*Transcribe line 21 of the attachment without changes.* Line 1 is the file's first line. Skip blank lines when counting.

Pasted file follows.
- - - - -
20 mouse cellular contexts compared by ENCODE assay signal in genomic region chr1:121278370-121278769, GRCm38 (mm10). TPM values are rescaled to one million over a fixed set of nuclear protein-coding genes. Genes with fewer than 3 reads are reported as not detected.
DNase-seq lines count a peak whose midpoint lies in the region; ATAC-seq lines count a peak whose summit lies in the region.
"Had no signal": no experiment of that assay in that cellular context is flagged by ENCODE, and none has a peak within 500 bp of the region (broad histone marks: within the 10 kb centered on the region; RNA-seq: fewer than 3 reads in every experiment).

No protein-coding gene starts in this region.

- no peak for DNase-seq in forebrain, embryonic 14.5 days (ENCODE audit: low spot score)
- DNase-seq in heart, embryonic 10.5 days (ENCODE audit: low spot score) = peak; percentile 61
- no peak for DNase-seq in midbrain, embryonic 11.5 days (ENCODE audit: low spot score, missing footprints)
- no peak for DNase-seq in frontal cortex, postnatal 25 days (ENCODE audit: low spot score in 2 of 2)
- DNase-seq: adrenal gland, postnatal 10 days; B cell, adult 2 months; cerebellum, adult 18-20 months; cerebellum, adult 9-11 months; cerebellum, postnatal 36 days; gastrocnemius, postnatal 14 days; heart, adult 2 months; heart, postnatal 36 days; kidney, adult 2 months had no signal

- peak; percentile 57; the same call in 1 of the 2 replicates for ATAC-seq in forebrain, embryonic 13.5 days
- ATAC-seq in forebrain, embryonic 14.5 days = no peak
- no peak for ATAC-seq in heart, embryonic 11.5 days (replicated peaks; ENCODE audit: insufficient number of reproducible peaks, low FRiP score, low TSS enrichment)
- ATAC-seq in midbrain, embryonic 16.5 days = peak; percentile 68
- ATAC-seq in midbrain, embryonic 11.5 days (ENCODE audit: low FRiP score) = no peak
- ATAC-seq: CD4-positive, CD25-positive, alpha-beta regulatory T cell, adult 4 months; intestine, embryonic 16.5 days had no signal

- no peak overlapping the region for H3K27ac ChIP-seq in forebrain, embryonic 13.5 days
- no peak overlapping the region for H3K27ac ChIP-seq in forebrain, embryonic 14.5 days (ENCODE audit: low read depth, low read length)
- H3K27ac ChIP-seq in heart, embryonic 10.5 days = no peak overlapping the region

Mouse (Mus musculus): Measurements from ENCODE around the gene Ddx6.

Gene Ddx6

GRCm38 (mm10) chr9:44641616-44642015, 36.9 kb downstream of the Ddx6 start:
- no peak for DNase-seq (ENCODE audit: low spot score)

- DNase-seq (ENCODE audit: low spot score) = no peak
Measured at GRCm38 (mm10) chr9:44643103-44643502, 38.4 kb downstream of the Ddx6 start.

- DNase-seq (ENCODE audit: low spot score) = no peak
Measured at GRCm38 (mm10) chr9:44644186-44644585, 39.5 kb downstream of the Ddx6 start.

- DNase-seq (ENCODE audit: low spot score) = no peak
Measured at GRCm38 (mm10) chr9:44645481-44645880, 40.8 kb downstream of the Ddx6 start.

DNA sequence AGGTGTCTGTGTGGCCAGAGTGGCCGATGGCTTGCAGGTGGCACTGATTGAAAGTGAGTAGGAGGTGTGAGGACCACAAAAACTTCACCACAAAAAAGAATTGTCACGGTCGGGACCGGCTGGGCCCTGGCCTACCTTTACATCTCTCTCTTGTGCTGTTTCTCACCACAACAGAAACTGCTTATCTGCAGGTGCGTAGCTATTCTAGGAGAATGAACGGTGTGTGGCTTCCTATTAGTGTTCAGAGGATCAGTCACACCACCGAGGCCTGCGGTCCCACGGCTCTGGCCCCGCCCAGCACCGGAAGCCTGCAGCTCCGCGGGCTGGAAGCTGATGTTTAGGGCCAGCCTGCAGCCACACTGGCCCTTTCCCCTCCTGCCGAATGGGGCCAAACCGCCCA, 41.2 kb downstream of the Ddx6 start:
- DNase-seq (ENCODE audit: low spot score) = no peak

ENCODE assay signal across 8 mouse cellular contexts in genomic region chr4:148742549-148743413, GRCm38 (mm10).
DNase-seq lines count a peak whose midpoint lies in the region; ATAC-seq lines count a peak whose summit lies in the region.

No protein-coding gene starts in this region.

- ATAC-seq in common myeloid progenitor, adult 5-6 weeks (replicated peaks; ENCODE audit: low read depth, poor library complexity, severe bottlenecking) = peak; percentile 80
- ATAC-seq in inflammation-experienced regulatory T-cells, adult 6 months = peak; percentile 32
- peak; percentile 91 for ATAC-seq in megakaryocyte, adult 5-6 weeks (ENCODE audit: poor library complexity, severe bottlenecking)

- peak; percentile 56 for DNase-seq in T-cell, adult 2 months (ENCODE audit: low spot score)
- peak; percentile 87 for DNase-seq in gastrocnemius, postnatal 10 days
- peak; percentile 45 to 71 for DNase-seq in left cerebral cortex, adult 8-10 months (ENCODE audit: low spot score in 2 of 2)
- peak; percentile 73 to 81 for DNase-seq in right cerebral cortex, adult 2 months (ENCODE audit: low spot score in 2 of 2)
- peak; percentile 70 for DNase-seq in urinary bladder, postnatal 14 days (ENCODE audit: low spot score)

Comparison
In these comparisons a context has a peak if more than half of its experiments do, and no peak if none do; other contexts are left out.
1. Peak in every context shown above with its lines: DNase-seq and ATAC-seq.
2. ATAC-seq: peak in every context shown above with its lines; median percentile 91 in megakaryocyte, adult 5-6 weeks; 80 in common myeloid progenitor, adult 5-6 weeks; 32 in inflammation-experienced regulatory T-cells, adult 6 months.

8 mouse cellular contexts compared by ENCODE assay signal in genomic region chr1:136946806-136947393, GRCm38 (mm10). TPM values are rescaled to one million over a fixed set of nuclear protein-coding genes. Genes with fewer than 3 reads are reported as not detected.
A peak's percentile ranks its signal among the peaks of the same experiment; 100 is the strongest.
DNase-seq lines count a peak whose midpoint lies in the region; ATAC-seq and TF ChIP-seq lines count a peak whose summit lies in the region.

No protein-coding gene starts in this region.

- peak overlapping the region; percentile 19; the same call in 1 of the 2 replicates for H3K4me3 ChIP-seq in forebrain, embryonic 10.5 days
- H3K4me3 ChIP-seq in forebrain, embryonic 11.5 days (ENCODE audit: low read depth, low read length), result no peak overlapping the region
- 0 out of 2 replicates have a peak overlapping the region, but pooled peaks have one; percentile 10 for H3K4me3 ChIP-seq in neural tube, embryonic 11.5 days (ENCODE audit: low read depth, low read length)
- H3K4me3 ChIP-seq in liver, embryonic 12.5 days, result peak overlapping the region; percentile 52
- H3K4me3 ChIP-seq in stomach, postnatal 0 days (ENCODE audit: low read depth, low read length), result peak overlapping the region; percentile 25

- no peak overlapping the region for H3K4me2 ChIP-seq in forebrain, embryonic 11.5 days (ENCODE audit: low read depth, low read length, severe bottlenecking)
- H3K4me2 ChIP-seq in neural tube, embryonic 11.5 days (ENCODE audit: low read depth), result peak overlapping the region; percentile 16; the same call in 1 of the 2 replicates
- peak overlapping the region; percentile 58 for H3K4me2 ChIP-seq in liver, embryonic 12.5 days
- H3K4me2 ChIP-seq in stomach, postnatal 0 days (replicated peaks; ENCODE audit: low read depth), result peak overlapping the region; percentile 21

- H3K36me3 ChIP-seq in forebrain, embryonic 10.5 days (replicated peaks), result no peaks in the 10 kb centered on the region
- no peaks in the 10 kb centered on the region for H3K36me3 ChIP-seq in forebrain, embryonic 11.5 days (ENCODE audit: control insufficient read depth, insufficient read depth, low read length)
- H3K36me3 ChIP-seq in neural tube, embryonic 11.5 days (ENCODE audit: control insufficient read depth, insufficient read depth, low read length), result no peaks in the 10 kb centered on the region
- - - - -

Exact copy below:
GRCm38 (mm10) chr9:44641616-44642015, 36.9 kb downstream of the Ddx6 start: